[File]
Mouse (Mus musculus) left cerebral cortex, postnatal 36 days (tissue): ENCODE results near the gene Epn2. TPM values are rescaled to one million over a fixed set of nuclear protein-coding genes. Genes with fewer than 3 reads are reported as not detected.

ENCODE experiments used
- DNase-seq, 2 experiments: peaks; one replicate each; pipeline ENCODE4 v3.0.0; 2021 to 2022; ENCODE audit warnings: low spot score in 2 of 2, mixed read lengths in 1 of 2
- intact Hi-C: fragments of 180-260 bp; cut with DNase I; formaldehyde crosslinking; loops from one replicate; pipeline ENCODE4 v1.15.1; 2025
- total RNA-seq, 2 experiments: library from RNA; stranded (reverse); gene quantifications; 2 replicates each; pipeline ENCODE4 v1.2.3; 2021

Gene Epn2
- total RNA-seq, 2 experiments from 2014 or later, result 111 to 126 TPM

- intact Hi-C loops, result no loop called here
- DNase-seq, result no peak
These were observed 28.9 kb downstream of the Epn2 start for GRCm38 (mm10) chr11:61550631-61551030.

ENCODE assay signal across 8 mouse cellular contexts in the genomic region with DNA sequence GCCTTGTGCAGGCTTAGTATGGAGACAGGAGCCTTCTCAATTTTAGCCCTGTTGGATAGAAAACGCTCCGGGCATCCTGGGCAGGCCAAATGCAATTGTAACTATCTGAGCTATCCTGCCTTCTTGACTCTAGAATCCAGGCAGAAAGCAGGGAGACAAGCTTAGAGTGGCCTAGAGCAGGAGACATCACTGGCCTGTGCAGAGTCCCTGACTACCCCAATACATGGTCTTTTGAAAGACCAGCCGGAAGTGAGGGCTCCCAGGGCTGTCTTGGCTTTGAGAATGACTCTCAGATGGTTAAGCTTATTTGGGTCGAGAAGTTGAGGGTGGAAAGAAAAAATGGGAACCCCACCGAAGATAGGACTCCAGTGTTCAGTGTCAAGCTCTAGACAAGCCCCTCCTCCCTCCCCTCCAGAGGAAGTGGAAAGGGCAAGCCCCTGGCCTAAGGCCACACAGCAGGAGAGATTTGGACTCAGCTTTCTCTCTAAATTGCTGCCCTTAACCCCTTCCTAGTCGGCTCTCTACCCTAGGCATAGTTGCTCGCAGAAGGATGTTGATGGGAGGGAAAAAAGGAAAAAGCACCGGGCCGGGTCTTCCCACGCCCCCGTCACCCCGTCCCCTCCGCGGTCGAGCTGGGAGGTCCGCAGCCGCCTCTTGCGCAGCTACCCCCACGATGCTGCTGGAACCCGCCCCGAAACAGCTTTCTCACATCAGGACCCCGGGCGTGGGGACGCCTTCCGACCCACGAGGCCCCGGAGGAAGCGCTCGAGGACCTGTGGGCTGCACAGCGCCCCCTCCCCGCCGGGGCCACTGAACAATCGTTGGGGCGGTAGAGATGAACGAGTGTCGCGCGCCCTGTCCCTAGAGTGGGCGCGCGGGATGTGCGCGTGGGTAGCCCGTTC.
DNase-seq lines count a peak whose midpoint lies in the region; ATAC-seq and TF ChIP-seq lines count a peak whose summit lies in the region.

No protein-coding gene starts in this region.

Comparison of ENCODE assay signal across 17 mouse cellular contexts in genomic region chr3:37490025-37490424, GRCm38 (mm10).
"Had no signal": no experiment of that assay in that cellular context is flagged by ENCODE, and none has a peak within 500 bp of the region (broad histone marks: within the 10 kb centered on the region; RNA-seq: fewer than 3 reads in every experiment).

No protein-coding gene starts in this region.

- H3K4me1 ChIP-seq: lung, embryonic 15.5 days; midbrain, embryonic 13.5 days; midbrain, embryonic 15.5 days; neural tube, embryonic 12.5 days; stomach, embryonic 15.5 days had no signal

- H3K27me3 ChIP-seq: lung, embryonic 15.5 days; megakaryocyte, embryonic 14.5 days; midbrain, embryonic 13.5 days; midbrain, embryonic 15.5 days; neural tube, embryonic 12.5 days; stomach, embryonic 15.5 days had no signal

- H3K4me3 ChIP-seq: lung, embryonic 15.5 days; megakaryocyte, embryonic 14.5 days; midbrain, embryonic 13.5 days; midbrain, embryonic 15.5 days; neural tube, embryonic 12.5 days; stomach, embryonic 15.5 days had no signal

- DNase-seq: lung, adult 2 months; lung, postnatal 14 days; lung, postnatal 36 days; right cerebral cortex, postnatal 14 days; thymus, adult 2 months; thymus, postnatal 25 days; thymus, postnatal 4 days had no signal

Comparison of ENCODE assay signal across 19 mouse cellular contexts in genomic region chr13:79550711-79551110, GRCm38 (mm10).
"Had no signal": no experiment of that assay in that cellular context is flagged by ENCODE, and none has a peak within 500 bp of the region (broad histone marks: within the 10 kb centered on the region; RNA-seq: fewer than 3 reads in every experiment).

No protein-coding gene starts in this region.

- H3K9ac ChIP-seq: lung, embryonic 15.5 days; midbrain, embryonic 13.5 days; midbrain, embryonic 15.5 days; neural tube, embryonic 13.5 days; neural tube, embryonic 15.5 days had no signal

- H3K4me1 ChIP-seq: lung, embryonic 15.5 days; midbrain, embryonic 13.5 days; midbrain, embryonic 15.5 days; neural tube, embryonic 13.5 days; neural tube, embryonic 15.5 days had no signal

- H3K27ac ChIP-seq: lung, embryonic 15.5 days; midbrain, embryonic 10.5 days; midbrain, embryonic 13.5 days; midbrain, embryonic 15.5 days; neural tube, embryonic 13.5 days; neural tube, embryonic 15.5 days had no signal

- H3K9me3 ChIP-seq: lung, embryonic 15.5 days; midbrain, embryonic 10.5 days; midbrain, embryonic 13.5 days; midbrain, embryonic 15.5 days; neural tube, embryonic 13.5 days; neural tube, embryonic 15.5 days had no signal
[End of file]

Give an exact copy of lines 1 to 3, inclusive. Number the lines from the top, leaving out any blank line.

Mouse (Mus musculus) left cerebral cortex, postnatal 36 days (tissue): ENCODE results near the gene Epn2. TPM values are rescaled to one million over a fixed set of nuclear protein-coding genes. Genes with fewer than 3 reads are reported as not detected.

ENCODE experiments used
- DNase-seq, 2 experiments: peaks; one replicate each; pipeline ENCODE4 v3.0.0; 2021 to 2022; ENCODE audit warnings: low spot score in 2 of 2, mixed read lengths in 1 of 2